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Leslie: Here now the news, I'm Leslie Generic.
(sfx: applause ends)
Burstyn: We are not the party of negative people, we're positive!
Leslie: Political experts say Governor Burstyn is taking a big risk with this approach. Campaign analyst Ted Sheffield.
Ted: The intolerant aren't going to be able to stomach too much of
Leslie: The tobacco industry indicated this week it is willing to allow the Federal Drug Administration to regulate marketing of cigarettes for the first time. Analysts say this is another example of how large companies are deciding there's no future in the cigarette business. Dean James follows the tobacco industry for the investment firm Churning and Associates.
James: (a smoker, he's constantly puffing) The cigarette business is dying. Choking. This is the last gasp. It used to be the industry was run by people who had no remorse about making a living off helpless addicts who couldn't leave the product alone if they wanted to. Those executives have all moved on to Internet companies and are now making a living off helpless addicts who can't leave the product alone even if they want to.
Leslie: Tobacco industry expert Dean James. Doctors have completed the first successful lung bypass operation. Zelda Plowright reports.
Zelda: Lifetime smoker Duncan Sladek realized his lungs were getting
clogged up and was grateful when doctors and Sprawling Medical were
willing to try a unique lung bypass operation.
Duncan: Yes, but now the worst of it is over and I'm looking forward to getting back to my two main hobbies, eating Peanut butter cookies and smoking cigarettes.
Zelda: Yes, two guilty pleasures. Neither one of them good for you.
Duncan: That's right. That's why the surgeons separated my systems. Before, when I was an integrated system, if my lungs got sick from smoking then the whole rest of me might die. But now, my lungs are in this handy little box here.
(sfx: inhale, exhale)
And if smoking makes them sick, I could take these old ones out and put in some new ones.
Zelda: And the Peanut butter cookies work the same way?
Duncan: That's right. I still eat them through my mouth, because that's where all the pleasure is, but no matter how many cookies and snacks I eat, I don't get fat. They go into this container that I've got right here my stomach on a separate system entirely. You can look inside if you want.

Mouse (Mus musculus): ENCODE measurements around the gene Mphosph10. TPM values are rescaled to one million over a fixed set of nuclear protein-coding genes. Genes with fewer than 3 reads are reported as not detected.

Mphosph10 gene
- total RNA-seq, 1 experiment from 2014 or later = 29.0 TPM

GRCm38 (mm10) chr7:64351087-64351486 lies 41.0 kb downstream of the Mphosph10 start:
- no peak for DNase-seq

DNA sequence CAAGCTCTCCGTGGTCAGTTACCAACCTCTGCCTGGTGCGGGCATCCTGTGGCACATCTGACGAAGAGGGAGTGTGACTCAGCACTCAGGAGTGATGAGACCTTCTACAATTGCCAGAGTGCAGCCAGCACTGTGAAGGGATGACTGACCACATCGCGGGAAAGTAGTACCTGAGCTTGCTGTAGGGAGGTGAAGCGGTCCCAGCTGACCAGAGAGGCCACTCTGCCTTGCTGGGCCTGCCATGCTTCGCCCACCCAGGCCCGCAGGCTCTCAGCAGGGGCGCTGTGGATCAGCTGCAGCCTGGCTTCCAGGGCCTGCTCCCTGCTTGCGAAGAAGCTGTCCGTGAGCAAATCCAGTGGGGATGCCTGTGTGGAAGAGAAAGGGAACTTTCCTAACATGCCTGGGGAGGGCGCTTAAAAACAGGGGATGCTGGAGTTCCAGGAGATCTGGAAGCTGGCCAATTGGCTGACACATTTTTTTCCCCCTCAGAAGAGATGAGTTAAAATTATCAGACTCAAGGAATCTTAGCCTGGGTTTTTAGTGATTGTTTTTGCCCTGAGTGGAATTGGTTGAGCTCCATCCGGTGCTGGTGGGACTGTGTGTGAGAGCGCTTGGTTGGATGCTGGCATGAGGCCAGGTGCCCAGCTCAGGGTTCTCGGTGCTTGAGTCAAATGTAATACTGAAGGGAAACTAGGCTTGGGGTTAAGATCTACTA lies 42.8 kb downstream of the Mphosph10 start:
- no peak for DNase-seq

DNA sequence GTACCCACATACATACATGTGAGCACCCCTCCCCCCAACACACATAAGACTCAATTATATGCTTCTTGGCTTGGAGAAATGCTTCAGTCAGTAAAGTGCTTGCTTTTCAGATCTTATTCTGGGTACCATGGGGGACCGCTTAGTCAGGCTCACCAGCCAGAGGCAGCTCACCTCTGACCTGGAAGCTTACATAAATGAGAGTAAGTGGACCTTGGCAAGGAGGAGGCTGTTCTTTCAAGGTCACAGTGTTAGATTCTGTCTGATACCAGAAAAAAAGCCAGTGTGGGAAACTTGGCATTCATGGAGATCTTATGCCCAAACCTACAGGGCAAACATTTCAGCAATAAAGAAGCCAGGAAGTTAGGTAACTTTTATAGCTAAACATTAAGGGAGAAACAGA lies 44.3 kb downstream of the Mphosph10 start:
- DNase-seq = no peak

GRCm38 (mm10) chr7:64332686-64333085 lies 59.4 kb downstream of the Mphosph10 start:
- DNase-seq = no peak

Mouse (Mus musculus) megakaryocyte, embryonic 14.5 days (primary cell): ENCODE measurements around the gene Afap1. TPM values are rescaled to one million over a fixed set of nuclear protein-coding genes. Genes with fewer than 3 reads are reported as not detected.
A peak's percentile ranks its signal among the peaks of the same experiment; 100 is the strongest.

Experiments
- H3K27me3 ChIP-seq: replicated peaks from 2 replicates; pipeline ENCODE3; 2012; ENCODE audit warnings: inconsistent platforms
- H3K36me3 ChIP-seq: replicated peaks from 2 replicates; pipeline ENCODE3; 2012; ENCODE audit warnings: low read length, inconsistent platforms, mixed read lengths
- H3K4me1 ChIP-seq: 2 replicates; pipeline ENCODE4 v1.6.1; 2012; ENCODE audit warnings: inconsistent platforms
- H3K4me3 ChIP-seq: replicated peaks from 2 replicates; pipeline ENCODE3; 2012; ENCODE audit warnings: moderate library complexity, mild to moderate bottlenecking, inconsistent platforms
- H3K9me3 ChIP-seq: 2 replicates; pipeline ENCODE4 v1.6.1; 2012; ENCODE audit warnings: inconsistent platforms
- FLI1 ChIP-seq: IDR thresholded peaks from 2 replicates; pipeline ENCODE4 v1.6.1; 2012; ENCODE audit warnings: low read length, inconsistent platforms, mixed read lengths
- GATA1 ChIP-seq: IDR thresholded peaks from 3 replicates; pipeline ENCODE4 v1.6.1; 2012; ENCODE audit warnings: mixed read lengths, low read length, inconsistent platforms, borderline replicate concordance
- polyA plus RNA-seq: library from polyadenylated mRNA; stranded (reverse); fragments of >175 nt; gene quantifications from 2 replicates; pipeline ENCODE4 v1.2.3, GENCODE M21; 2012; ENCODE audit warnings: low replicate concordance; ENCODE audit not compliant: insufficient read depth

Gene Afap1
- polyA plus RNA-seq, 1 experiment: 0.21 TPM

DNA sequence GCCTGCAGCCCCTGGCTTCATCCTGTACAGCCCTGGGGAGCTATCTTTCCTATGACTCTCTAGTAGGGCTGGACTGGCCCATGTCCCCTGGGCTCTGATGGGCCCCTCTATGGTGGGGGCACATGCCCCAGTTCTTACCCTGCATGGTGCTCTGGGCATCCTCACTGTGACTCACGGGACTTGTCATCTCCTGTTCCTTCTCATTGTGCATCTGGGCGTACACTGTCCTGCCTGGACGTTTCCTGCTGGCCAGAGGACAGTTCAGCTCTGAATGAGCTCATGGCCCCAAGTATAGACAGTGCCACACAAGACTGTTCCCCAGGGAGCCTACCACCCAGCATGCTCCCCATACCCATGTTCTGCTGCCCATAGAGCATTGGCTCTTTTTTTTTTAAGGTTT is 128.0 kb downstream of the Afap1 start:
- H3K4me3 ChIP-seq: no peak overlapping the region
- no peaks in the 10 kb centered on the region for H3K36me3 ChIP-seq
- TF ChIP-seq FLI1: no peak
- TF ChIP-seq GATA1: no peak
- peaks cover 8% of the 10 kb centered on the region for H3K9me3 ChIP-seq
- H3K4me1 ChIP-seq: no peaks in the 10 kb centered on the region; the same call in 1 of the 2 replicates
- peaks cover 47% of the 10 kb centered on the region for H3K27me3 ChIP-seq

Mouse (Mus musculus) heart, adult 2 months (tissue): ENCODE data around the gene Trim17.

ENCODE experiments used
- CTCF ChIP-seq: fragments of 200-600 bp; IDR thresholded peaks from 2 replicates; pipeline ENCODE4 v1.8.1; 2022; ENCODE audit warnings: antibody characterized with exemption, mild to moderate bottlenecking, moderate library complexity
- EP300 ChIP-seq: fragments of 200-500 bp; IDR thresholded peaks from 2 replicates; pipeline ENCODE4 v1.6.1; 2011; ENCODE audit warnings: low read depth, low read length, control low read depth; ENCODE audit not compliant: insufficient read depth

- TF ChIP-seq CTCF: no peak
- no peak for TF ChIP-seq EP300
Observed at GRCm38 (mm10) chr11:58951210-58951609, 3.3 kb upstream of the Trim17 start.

(sfx: door open)
There it is, digesting it's little heart out.
Zelda: The heart is out too?
Duncan: No, I had to keep that where it was.
Zelda: How do you stay alive?
Duncan: I don't pretend to know how they did it. Of course, I never figured out that cigarettes could kill me either. And now, I don't have to think period.
Zelda: (vo) And that could be the greatest benefit of all. Zelda Plowright, Washington.
Leslie: A government report has identified feedlot manure as a major factor leading to higher than expected levels of e coli bacteria in America's cattle. Now the cattle are defending themselves. Chuck Cudd is with the Bovine Worker's Association of America.
Chuck: The manure is not the responsibility of the cattle. Do we make it? Sure. But it's a manufacturing by-product. In any other factory, if they dumped the industrial waste on the ground and walked around in it it just wouldn't be accepted. There'd be a big stink, and government action. Right now, all we've got is the first part.
Leslie: Chuck Cudd of the Bovine Workers' Association.
Congress is once again preparing to consider the Impatient's Bill of
Dash: I was there! I showed up on time. I checked around. I didn't see anybody. I left! I'm not gonna sit around waiting and waiting. I've got things to do!
Leslie: Rally organizer Dawn Dash. The Impatient's Bill of Rights is slated for quick action this session. And that's the news. I'm Leslie Generic.